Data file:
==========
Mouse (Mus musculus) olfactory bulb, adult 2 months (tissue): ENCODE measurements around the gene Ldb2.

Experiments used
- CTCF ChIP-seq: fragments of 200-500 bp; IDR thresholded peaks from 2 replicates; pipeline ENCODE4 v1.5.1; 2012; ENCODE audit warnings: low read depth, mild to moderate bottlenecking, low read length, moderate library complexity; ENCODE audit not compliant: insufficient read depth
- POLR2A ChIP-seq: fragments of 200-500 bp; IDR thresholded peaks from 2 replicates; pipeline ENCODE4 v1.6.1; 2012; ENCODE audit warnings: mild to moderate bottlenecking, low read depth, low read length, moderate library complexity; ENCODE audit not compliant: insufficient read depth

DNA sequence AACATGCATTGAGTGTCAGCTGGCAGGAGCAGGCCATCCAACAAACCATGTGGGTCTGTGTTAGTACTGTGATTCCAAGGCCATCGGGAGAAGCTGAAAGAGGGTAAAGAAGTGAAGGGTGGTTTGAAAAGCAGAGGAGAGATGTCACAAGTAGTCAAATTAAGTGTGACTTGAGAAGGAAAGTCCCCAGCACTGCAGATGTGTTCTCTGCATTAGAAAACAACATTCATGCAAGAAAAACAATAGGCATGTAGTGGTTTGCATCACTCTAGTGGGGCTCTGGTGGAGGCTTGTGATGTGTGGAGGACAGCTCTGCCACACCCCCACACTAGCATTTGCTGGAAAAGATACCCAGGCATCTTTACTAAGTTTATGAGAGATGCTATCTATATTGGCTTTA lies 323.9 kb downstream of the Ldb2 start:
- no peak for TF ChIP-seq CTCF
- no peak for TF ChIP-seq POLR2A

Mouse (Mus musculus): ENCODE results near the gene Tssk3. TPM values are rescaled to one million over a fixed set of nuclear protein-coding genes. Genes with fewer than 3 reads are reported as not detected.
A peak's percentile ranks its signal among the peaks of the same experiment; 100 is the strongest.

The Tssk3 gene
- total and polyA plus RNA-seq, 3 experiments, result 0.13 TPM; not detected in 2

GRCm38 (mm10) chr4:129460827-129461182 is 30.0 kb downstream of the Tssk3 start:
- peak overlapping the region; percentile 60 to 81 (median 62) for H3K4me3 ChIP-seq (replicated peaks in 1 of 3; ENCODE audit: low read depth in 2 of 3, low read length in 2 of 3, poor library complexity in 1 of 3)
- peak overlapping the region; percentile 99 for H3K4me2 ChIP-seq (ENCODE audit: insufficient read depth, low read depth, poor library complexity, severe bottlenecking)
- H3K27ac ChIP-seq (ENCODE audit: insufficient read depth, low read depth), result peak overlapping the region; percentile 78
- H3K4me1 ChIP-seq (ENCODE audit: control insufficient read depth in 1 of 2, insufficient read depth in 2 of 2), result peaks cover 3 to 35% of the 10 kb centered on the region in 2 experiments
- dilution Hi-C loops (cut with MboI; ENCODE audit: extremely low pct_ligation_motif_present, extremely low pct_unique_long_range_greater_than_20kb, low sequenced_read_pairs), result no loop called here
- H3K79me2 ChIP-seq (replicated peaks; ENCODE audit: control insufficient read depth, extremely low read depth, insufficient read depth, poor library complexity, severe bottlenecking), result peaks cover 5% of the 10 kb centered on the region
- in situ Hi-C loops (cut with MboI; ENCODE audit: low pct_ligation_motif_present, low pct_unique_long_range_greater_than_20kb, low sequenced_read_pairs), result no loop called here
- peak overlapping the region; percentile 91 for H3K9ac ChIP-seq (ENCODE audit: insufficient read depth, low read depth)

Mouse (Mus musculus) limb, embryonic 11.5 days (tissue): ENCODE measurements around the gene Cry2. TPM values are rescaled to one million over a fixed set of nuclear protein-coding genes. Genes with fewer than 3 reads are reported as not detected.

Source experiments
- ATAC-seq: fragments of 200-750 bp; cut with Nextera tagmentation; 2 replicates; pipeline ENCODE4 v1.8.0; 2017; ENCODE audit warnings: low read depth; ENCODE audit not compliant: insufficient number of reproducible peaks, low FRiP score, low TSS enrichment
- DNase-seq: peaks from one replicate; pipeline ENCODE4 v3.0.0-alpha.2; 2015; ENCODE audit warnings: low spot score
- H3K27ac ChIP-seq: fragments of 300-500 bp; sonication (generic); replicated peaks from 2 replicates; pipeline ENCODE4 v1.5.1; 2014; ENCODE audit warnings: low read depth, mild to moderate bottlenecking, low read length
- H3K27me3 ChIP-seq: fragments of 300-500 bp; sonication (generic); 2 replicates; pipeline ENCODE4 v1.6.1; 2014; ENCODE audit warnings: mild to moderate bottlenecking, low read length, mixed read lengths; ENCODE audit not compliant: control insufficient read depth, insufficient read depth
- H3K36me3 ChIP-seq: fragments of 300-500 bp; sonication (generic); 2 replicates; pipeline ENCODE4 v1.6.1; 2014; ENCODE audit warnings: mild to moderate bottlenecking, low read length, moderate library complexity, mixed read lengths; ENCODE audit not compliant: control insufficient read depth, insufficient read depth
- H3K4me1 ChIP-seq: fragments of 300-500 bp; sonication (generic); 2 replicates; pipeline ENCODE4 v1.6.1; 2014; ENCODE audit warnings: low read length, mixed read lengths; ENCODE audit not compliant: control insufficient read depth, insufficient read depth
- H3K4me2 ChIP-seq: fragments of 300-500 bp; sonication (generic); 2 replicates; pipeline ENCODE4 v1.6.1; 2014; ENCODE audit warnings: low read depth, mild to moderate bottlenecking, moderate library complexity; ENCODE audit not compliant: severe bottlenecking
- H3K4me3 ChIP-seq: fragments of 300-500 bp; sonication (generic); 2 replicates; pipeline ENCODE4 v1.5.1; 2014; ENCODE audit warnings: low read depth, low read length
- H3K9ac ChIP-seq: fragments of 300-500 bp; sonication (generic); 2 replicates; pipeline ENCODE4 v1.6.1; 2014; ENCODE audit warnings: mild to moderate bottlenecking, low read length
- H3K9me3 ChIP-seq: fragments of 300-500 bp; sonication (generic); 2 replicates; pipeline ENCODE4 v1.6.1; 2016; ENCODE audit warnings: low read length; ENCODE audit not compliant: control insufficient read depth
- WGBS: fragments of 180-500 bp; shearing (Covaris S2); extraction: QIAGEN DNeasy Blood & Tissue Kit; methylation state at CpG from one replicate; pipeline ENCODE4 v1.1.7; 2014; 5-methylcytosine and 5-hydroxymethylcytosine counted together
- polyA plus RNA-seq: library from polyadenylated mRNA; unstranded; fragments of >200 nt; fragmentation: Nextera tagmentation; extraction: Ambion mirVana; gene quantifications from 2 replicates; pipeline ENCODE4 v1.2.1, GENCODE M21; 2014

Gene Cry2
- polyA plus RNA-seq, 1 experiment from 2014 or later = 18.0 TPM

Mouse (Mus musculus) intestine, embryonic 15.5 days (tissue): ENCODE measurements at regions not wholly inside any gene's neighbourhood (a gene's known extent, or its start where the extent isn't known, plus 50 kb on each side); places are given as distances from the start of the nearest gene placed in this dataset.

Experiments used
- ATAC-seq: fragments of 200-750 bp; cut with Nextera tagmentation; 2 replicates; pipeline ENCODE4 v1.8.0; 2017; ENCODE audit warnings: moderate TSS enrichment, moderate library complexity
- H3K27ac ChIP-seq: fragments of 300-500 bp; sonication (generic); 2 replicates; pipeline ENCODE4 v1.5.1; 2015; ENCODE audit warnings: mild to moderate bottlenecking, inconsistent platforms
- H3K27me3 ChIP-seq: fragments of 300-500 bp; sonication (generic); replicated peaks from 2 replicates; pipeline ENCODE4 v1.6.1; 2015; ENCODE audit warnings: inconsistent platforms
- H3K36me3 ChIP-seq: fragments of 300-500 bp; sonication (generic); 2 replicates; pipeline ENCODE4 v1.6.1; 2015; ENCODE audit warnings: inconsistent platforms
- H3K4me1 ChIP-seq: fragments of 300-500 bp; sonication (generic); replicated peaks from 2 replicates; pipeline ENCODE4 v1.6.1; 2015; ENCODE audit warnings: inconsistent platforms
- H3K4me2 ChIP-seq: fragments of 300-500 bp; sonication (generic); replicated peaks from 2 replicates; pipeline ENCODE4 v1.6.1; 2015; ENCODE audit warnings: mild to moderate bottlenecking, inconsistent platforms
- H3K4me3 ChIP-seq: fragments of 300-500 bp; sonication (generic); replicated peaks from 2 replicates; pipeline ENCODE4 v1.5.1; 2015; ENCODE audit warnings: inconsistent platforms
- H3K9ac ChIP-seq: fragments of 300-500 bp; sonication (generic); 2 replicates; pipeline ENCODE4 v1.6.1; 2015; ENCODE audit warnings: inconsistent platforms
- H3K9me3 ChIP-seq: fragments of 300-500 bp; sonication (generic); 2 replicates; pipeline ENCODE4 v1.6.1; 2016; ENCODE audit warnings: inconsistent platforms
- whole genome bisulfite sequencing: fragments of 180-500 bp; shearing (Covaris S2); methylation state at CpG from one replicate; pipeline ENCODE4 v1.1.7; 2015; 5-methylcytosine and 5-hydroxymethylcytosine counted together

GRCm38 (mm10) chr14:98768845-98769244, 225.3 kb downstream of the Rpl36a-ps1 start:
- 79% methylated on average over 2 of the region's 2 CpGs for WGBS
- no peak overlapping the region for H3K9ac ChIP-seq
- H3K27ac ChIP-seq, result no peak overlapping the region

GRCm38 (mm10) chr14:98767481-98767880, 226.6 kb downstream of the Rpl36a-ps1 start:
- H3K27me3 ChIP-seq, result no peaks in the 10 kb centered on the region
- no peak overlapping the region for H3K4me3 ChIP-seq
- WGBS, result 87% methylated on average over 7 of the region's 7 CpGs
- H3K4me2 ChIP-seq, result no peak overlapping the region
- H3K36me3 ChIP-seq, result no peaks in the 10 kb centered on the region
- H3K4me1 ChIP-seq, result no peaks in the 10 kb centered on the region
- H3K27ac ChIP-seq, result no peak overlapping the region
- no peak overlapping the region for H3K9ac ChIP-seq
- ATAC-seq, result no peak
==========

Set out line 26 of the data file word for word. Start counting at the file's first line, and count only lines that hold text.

- H3K27me3 ChIP-seq: fragments of 300-500 bp; sonication (generic); 2 replicates; pipeline ENCODE4 v1.6.1; 2014; ENCODE audit warnings: mild to moderate bottlenecking, low read length, mixed read lengths; ENCODE audit not compliant: control insufficient read depth, insufficient read depth